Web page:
A bill that failed to pass during the 109th Congress has been given a new number and, perhaps, new life in the 110th.

The Pulmonary and Cardiac Rehabilitation Bill of 2005 (S1440, HR4824) provided for a national coverage policy that would ensure that individuals are not denied or limited access to pulmonary rehabilitation services and would have ended the debate between the Centers for Medicare and Medicaid Services (CMS), Fiscal Intermediaries, and providers by clearly defining pulmonary rehabilitation for Medicare recipients.

Currently, it is up to individual Fiscal Intermediaries, the insurance companies that handle Medicare claims, to decide whether they recognize pulmonary rehabilitation and what the reimbursement will be. “Because of this inconsistency,” says Carl Willoughby, RRT, RCP, a pulmonary rehabilitation coordinator at Mad River Hospital, Arcata, Calif, “the provision and reimbursement for these services vary widely and are nonexistent in some areas.” (You can read Carl Willoughby’s article about pulmonary rehabilitation in the February 2005 issue of RT)

On January 18, the bill was reintroduced as S329, The Pulmonary and Cardiac Rehabilitation Act of 2007, by Sen Blanche Lincoln (D-Ark), Sen Mike Crapo (R-Idaho), and Sen Olympia Snow (R-Maine). Crapo is chair of the Congressional COPD Caucus, a group of legislators from both houses who support COPD health care initiatives. The legislative language of S329 is identical to that of last year’s S1440. The bill also has been introduced into the House as HR552 by Rep John Lewis (D-Ga) and Chip Pickering (R-Miss).

The bill has a head start, because it has a (unofficial) CBO (Congressional Budget Office) score. This score has to do with the fiscal impact a bill is predicted to have. The lower the better, of course. The CBO score for S329 is “acceptable,” which gives it an advantage when supporters are looking for sponsors.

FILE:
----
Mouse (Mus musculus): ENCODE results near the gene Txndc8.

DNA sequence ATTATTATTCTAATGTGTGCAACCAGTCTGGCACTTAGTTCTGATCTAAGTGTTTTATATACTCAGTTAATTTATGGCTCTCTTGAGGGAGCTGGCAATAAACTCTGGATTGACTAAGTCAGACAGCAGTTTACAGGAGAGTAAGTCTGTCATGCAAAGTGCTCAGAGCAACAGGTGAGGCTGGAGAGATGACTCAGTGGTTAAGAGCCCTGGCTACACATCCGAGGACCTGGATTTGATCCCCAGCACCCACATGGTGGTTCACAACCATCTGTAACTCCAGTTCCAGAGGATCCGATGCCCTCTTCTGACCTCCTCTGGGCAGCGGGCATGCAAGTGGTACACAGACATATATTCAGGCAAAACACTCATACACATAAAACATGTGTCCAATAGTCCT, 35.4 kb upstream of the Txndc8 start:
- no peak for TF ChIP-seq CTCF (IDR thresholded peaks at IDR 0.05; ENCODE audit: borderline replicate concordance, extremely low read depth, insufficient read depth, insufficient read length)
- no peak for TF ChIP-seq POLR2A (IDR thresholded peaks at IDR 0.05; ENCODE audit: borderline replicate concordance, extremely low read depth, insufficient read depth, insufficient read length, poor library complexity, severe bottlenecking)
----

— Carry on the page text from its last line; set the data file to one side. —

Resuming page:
Willoughby says several professional societies, such as the American Association of Cardiovascular and Pulmonary Rehabilitation (AACVPR) and the American Association for Respiratory Care (AARC), are actively working key congressional leaders, and during the week of February 25 through March 2, more than 100 AACVPR representatives from all over the country will gather in Washington, DC, for a “Day on the Hill” in an effort to bring this issue to senators and representatives.

“Other societies are taking similar actions,” says Willoughby. “If we can get this passed, most likely attached to some larger legislative vehicle such as a comprehensive Medicare bill, it will cause CMS to recognize both pulmonary and cardiac rehab with a uniform national policy.”

Willoughby and other AACVPR members will be knocking on the doors of senators and representatives: “Citizen lobbyists petitioning their government for the redress of grievances,” he says. “I remember something like that from a high school civics class, but this is the real thing!”

Several other groups are also supporting the legislation: American Thoracic Society, National Association for Medical Direction of Respiratory Care (NAMDRC), and the US COPD Coalition. You can be a citizen lobbyist, too. Visit the [removed]AACVPR Web site[/removed], to learn more about “Day on the Hill,” or go to the AARC Web site, to learn how to contact your representatives and show your support (and ask for theirs) of this bill.

Passage of this bill is so important—for COPD patients and pulmonary rehab providers alike—don’t pass up the chance to make a difference.

—Marian Benjamin
[email protected]